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Missouri News

Kansas City Symphony Hires New Executive Director

2 hours ago

The Kansas City Symphony wrapped up its seven-month national search for a new executive director and hired Daniel Beckley, the Kansas City Business Journal reports.

Beckley most recently was vice president and general manager of the Indianapolis Symphony Orchestra.

Beckley succeeds Frank Byrne, who's retiring this year after a 19-year tenure.

A St. Louis nonprofit is sending outreach workers to city streets to dispense life-saving treatment from a newly refurbished ambulance.

The Missouri Network For Opiate Reform and Recovery will use the vehicle to dispense the overdose-reversal drug naloxone to active drug users and those in recovery. It also provides testing for sexually transmitted diseases such as hepatitis C and HIV and information about treatment programs.

The mobile unit extends the nonprofit’s reach beyond its headquarters at 4022 S. Broadway.

For the past 30 years, Keith Winstead has been tracing the many generations of his family history.

“When I first started genealogy, I thought I’d be lucky to go and find a third great-grandparent. I got pictures now of ten generations,” Winstead said.

On a cold and windy day he was at Bellefontaine Cemetery with about 15 other family members who hail from different parts of the U.S., such as Louisville, Atlanta, New York and Cincinnati.

This article first appeared in the St. Louis Beacon, April 12, 2011 - Vocalist/pianist/songwriter Kelley Hunt was born in and grew up in the Kansas City area. But her musical roots really spring from St. Louis. Although Hunt grew up listening to her mother singing jazz and blues - as well as to her grandmother, who was a gospel singer - it was the music of Chuck Berry that captured the heart.

U.S. Secretary of State Mike Pompeo says he misses Kansas and would like to go back into business in the state someday. But at the Road to the Global Entrepreneurship Summit in Overland Park Monday, the former congressman was cagey about his future in public office.

The annual conference gives business people a chance to rub elbows with potential funders in government, foundations and the private sector. Pompeo said it’s no coincidence that this year’s summit was in his home state.

The country’s top elected Democrat came to Ferguson Monday to push the party’s efforts to expand voting rights across the country.

U.S. House Speaker Nancy Pelosi and Rep. Lacy Clay, D-St. Louis, are among hundreds of co-sponsors of two bills: one that sets new requirements for when states must get federal approval to change their voting or election laws, and another that reduces the amount of money in campaigns, including eliminating so-called "dark money" from unidentified donors.

The U.S. Supreme Court on Monday agreed to hear the appeal of a Kansas death row inmate who claims the state unconstitutionally abolished his right to use insanity as a defense for his crimes.

Nobody disputes that James Kahler murdered four family members in 2009. But Kahler's attorneys argued at trial and in subsequent appeals that he had spiraled into a mental health crisis in the months preceding the murders and was psychotic during the attack. The murders took place in Burlingame, about 30 miles south of Topeka.

Three Kansas hospitals are among six hospitals once run by a North Kansas City-based company that have filed for Chapter 11 bankruptcy protection.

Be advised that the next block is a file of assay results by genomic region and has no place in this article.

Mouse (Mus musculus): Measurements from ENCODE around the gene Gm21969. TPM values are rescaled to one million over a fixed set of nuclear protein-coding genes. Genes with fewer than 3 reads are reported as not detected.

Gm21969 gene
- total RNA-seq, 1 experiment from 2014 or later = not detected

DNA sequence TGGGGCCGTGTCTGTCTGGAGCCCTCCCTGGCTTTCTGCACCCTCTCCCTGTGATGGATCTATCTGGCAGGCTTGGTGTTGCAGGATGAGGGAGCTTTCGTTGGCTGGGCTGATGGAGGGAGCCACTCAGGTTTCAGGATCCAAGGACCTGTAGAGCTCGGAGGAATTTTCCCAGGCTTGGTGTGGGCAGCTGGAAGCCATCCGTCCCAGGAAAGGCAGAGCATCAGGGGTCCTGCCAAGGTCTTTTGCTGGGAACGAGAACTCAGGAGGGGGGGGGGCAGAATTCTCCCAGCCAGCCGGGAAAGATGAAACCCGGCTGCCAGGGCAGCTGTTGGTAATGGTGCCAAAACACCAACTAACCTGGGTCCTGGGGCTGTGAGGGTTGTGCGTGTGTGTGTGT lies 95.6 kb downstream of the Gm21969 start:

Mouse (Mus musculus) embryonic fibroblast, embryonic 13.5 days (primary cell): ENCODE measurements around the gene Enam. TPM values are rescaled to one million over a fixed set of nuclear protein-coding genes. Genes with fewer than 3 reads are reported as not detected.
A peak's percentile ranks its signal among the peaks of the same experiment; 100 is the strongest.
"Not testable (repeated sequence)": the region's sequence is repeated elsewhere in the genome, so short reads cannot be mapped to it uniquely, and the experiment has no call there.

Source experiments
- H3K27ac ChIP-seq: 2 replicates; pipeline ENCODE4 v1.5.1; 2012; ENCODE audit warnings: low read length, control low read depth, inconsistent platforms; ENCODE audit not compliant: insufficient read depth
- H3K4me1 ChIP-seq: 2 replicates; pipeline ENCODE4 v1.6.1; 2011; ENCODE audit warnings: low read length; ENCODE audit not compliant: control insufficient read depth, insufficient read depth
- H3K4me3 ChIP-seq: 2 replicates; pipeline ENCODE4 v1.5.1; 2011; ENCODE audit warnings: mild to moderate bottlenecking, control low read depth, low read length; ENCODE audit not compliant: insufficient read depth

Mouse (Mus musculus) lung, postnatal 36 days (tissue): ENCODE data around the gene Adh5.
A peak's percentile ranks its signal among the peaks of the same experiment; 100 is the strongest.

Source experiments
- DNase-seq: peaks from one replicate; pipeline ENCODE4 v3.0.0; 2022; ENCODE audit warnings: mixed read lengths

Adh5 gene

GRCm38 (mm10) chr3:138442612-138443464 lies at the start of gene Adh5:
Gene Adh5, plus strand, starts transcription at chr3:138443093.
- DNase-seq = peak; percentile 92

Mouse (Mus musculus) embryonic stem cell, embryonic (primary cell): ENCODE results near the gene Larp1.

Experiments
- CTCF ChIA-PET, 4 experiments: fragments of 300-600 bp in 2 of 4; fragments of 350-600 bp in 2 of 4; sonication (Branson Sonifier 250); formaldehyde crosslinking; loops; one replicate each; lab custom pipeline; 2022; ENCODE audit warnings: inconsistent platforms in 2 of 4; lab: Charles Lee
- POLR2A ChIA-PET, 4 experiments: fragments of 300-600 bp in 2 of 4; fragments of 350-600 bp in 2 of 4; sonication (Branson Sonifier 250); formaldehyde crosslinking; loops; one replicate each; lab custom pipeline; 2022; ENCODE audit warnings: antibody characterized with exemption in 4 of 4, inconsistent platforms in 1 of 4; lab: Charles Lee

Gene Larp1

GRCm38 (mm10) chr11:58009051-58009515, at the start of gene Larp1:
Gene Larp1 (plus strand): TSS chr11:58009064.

The name Terence Blanchard is well known in the worlds of jazz and opera. The Academy Award nominee and Grammy Award-winning composer/trumpeter scored a big hit a few years ago with “Champion”, a joint co-commission by Opera Theatre of Saint Louis (OTSL) and Jazz St. Louis about boxer Emile Griffith.

On Monday’s St. Louis on the Air, host Don Marsh talked with Blanchard about his latest OSTL commissioned production, “Fire Shut Up in My Bones,” as well as his work on the recent Spike Lee film, "BlacKkKlansman."

Segment 1: Rep. Emanuel Cleaver discusses the president's budget proposal. 

In the House of Representatives, the Democratic Party is back in the majority, and hopes to work with Republicans on smoothing what Congressman Emanual Cleaver describes as, "a great deal of disruption in the goverment." Today, Cleaver explained why he thinks we need a trillion dollar transportation budget, and why he's still concerned about an attempt to secure funding for a border wall. 

Citizen Jane Canceled, Stephens Promises to Continue Its Ideals

22 hours ago

Stephens College’s Citizen Jane Film Festival has been canceled.

Social workers can perform a myriad of tasks. Some check on children in abusive homes and some train foster families. Others support patients through medical procedures like kidney dialysis or provide talk therapy to mental health patients.

But there are too few of them in Kansas.

Including Missouri, Arkansas and Oklahoma, the Ozarks is a geographic region known for its mountainous topography, forests and tourism.

The region also has a unique culinary history.

On Tuesday’s St. Louis on the Air, host Don Marsh will be joined by St. Louis native and chef Rob Connoley. The James Beard Award semifinalist for Best Chef Southwest is planning to open Bulrush, a restaurant rooted in Ozark cuisine, this April in Grand Center.

This interview will be on “St. Louis on the Air” over the noon hour Tuesday. This story will be updated after the show. You can listen live.

On Tuesday’s St. Louis on the Air, host Don Marsh will talk with lifelong St. Louisan Beverly Buck Brennan leading up to her upcoming show “Love and Marriage,” which she describes as “an inside take on long-term relationships – the good, the bad and the outrageously funny.”

The on-air interview will preview Brennan’s cabaret presentation set for Friday evening – an event at the Kranzberg Arts Center that is expected to include songs, stories and humor, drawing on the Great American Songbook as well as musical theater and a variety of classic hits.